Thursday, July 3, 2008

Sale of the PCD - 100th blog post

When I posted last Monday regarding the likelihood that the PCD would be sold within the next six months, I didn't expect it would be the next day :-) The much anticipated divestiture of the PCD happened last Tuesday (July 1) for approximately $240m to AIG Vantage Capital, a part of AIG investments. "In addition to the cash consideration, UTStarcom could also receive up to US$50 million based on a three-year earn out provision."

The initial reaction to the sale was negative with the stock dipping to the low $5s and then rebounding back that day. Was it a buy on the rumor and sell on the news? Was it profit taking after a good run in this bear market? Was it disappointment with the amount? I have written a lot about the PCD because it made up a signficant part of the company's revenue and the cash/liquidity it could bring to the company. Some of my recent posts regarding the potential value of the PCD:

1. "Most people have discussed a $200-250m conservative valuation for UTs PCD." (March 8, 2008)
2. "PCD - Hamed was upbeat about the PCD (internal/resale). He thinks the resale part can be sold for/worth about $250m." (April 23, 2008)
3. "For the entire PCD, I am estimating it could be worth about $500m" (May 10, 2008)
4. "So, the enterprise value (PALM) is closer to $700m even with the 18% drop. UT is projected to make over $1.8b in revenues and operating profits of $85m. What is UT's PCD worth? (June 30, 2008)

The company sold the distribution part only and maintained their internal handset design unit. There were 14 potential buyers and four offers. UTStarcom maintained a 2% ownership and a supplier agreement. Barton mentioned three benefits of the divestiture:

1. Releases high working capital requirements.
2. Cash proceeds improving net cash position.
3. More transparent company profile.

The company received $216m immediately and the rest in escrow ($14m for closing and $10m for product warranty to be released in 12 months).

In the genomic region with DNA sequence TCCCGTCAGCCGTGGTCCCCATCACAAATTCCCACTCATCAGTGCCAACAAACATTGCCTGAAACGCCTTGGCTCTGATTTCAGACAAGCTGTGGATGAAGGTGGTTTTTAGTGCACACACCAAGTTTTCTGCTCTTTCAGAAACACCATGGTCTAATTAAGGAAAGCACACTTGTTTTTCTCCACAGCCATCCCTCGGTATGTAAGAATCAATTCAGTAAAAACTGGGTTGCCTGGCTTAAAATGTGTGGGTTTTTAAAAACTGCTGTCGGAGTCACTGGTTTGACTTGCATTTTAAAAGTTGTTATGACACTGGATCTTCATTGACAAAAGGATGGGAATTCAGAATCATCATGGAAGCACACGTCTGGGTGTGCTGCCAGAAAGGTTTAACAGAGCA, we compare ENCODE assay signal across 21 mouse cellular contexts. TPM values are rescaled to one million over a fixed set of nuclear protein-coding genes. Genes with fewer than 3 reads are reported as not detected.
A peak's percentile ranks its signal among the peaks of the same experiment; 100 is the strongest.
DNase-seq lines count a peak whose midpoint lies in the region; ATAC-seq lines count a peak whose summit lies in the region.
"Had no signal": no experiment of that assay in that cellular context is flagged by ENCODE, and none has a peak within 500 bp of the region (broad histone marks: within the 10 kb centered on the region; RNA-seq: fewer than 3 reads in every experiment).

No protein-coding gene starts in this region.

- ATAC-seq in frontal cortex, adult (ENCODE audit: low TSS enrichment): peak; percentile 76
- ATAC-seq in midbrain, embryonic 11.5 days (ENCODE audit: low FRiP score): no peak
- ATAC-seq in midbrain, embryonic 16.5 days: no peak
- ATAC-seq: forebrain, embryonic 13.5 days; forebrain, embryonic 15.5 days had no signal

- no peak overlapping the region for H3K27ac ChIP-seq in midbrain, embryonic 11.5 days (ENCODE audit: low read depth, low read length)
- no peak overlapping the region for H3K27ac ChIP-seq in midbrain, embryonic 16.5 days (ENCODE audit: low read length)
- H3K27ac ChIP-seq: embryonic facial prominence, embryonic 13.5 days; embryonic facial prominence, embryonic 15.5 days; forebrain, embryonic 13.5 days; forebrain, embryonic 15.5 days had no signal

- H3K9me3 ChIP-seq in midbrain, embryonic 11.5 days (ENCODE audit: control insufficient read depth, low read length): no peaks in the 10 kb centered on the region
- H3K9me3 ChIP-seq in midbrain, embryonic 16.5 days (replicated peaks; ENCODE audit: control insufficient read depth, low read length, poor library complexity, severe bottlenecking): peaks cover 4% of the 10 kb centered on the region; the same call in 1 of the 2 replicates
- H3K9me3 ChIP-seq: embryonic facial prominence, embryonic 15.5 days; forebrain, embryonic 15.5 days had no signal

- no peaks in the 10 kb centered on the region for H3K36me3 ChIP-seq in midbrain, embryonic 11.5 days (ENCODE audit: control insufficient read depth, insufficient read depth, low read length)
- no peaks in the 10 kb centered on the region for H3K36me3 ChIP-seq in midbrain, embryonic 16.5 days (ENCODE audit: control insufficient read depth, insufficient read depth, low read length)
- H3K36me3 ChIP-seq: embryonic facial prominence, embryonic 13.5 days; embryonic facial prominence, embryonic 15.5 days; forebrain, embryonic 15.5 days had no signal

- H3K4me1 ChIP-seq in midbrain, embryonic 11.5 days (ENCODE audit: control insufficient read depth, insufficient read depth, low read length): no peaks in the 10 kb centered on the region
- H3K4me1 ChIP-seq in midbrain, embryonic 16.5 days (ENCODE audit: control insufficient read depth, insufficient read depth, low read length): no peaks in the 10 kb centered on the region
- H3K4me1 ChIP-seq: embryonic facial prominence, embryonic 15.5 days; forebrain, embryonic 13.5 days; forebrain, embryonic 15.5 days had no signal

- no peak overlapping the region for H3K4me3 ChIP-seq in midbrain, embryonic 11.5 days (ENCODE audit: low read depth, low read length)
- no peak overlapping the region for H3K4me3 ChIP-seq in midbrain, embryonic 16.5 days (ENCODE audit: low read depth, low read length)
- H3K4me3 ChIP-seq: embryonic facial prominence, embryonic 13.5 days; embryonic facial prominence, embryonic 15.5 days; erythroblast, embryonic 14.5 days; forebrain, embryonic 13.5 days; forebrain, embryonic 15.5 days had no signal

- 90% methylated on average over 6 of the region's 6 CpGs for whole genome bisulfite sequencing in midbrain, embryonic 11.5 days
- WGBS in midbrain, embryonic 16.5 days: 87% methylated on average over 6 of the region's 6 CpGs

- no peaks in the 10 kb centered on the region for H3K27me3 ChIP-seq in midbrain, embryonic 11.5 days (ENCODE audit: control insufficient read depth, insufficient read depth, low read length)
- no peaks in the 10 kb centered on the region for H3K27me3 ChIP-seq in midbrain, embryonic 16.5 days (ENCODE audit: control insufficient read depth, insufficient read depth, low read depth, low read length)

If we compare the financial performance of the PCD with Palms entire company, it would seem that the price is "low" considering Palm's enterprise value is over $700m (it even went up today by almost 8%). However, in 2004, this division was only at a $800-900m yearly revenue run rate and margins were in the 2-3%.

Overall, the company is executing on their strategy of divesting non-core assets, cutting expenses, improving liquidity/cash flow, and focusing on the core businesses. I would have liked the company to receive more (just as in the gemdale, infinera sales - look where they are now though) but receiving cash in this environment is definitely a positive. Some will point to profitability being pushed back but the true value of the company will be whether the core businesses take off or not. The asset/investment sales give the company the time/position to focus on the core businesses. For that, as a shaerholder, I applaud the sale and congratulate management for executing the sale of the PCD at a very reasonable price and at the peak of performance to date.

On a side note, this is my 100th blog post (since the blog started 8 months ago). The sale of the PCD is symbolic for me in that the purchase back in 2004 represented a deviation from their higher margin/core businesses. As a shareholder, it was not what I invested in. So, this sale represents a refocused company that has been delivering on its stated goals and slowly but surely regaining shareholder confidence. Much more work is still needed (and acknowledged by maagement) to get to profitability (specially without the PCD) so it will be interesting on how management will navigate that and get to their stated metrics in 2009. In future posts this weekend, I'll touch upon the cash position and operating metrics of the company without the PCD.

Have a wonderful Fourth of July to everyone!

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